The Mandate of Heaven by Tim Murgatroyd (Myrmidon) completes an epic trilogy of conflict, culture and passion in medieval China as the brutal Mongol occupation of the Middle Kingdom threatens civilised ancient tradition. Its imagery is gently poetic and complements the robustness of the narrative. Far away in time and space; contemporary in issues, character and relationships. Outstanding.
For the full list of reviews please click here.
Myrmidon has acquired the rights to two original accounts by British Second World War prisoners of the Japanese who worked on the famous ‘River Kwai’ Railway, the subject of the film The Railway Man due to be released in cinemas next year.
Railroad of Death is the original classic account of the construction of the Burma Railway by John Coast, then a young officer in the Norfolk Regiment who wrote his original manuscript on the voyage home. Railroad of Death was a 1946 bestseller and provided inspiration for the film Bridge over the River Kwai and a groundbreaking 1969 BBC documentary Return to the River Kwai. Incorporating Coast’s 1969 interviews for the BBC with his Japanese captors as well as an introduction putting Coast’s experiences into context, Railroad of Death will be published in paperback and ebook in May 2014.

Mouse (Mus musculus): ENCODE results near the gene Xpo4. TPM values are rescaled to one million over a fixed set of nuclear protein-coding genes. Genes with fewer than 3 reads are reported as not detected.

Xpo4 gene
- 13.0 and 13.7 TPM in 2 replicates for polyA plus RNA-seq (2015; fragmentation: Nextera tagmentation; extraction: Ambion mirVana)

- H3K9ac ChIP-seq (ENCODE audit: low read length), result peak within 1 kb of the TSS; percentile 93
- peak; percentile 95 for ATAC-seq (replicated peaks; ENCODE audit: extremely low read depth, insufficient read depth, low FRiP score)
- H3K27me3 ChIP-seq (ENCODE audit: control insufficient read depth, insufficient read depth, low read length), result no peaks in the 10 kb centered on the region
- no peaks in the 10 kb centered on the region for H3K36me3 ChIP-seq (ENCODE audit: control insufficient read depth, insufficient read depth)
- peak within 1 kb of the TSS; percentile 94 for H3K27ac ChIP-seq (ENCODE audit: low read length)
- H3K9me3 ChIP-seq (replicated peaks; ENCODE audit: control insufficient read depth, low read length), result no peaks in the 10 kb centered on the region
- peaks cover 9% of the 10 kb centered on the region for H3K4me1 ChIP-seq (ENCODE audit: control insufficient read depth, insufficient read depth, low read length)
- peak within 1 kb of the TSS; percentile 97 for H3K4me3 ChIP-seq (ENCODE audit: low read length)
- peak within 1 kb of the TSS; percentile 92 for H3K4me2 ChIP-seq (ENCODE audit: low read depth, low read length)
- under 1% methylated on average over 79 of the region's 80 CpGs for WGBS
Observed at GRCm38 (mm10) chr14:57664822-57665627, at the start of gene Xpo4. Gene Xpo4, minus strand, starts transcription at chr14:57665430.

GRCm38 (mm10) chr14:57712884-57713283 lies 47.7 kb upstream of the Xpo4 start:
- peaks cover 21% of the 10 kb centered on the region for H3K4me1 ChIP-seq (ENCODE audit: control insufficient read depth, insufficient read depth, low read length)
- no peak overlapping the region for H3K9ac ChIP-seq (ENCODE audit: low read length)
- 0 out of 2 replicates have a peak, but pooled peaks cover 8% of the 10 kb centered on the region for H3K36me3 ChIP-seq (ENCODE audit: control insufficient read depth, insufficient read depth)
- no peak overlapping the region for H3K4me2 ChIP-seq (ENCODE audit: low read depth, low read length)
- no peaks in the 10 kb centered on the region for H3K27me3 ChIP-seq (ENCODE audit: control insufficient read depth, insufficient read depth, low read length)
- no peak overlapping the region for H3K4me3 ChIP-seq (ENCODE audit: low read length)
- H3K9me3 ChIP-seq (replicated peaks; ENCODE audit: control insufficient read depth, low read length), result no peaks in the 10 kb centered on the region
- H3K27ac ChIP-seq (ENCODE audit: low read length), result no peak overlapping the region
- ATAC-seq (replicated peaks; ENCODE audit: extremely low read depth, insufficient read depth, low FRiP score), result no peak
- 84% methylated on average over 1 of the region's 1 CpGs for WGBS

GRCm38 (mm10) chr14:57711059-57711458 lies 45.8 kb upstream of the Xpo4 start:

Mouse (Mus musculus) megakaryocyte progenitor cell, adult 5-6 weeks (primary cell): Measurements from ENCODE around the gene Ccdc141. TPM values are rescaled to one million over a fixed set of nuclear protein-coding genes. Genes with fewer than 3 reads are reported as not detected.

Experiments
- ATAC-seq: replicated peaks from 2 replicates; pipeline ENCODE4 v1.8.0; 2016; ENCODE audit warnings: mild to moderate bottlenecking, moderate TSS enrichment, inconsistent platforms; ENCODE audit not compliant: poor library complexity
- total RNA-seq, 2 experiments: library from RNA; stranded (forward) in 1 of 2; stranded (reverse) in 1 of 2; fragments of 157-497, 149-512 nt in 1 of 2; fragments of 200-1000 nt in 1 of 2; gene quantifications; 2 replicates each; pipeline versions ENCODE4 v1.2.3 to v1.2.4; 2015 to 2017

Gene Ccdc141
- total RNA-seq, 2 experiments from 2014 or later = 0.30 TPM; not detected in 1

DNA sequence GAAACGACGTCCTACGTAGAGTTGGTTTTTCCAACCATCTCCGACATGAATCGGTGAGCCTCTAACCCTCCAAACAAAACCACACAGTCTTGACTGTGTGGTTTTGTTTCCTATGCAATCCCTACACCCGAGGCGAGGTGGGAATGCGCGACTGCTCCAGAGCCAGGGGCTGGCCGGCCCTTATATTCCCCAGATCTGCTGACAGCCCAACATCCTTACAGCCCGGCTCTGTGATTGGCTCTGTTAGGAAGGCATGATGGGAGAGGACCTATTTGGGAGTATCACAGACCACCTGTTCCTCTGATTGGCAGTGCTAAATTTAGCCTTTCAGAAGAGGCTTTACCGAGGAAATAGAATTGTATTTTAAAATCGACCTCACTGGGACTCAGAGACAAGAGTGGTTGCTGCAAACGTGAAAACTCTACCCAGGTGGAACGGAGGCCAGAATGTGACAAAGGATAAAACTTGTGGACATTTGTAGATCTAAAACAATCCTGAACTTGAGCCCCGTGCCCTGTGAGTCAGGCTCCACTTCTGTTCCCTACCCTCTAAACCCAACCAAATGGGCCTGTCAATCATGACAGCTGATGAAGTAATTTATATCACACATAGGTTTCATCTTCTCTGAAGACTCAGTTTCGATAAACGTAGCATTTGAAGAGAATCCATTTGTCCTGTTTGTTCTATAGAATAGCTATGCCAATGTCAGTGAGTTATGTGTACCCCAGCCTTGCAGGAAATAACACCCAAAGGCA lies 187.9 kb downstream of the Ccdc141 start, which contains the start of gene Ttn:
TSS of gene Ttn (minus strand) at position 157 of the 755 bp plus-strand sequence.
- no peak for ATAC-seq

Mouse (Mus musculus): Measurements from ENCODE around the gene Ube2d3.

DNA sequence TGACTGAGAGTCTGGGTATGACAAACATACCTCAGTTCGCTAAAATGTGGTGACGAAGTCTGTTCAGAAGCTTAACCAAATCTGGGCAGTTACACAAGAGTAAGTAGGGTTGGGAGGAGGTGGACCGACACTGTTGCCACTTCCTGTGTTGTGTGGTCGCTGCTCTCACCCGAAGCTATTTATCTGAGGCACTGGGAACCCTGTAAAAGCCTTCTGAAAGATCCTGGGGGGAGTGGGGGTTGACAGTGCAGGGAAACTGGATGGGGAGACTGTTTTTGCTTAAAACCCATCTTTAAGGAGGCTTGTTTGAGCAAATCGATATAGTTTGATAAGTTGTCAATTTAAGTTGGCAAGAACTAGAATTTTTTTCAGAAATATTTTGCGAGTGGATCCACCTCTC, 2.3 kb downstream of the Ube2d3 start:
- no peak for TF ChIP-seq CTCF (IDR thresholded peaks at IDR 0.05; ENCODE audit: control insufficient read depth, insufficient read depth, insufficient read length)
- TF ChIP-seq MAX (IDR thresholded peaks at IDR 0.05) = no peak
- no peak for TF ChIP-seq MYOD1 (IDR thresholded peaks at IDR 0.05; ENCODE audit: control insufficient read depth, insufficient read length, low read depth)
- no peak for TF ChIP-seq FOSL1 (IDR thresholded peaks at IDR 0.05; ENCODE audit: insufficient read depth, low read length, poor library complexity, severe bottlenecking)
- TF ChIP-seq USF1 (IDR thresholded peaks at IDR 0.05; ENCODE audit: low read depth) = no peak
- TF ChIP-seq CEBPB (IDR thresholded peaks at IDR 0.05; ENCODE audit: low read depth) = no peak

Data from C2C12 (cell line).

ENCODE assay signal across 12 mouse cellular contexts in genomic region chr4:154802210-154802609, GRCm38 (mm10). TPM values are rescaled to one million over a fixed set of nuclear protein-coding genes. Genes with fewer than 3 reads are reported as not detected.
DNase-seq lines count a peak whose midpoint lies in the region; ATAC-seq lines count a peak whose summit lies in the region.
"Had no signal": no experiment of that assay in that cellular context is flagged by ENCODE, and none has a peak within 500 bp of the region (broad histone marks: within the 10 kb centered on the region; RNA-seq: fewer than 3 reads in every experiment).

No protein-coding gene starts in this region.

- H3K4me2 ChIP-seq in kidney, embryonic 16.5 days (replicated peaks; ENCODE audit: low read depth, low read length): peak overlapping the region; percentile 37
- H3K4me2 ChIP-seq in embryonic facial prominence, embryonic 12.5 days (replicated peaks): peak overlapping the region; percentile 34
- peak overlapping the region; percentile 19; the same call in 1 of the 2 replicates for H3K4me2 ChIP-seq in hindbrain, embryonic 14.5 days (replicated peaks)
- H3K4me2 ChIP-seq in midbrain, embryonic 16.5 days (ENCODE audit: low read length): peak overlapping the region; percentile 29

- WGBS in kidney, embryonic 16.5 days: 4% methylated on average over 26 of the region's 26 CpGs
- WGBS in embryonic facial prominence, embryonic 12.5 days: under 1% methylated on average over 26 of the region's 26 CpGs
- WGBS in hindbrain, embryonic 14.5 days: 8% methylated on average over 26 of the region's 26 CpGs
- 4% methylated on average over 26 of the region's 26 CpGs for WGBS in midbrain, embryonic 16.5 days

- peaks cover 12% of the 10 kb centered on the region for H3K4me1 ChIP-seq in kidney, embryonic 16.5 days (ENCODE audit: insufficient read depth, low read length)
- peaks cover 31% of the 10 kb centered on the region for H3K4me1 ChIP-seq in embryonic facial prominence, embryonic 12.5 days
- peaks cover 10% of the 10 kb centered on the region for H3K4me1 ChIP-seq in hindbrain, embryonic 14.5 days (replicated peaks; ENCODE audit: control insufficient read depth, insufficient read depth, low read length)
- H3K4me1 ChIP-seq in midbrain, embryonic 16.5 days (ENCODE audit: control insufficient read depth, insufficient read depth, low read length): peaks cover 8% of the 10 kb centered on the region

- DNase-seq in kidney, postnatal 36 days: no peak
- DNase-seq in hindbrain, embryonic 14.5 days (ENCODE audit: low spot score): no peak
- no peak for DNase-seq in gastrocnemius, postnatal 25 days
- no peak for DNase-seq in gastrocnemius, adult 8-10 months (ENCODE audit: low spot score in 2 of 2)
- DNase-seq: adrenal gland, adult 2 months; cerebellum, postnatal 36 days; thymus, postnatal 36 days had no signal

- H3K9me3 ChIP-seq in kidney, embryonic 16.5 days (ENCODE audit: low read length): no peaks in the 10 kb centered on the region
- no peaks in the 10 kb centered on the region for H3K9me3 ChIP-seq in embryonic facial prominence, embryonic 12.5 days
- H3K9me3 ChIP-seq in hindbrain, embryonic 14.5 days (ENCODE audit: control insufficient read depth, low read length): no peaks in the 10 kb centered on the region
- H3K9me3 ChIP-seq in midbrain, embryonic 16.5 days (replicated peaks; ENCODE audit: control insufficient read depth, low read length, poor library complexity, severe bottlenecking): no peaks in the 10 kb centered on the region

In November 2014 Myrmidon will republish And The Dawn Came Up Like Thunder by Leo Rawlings in hardback and ebook. An artist before the war, Rawlings drew what he witnessed around him as a prisoner of the Japanese, leading him to be unofficially commissioned after his capture to keep a visual record of the prisoners lives. The new edition will include pictures never before published as well as new commentary on Rawlings’ experiences by Dr Nigel Stanley an expert on Rawlings and the medical problems faced on the Burma Railway.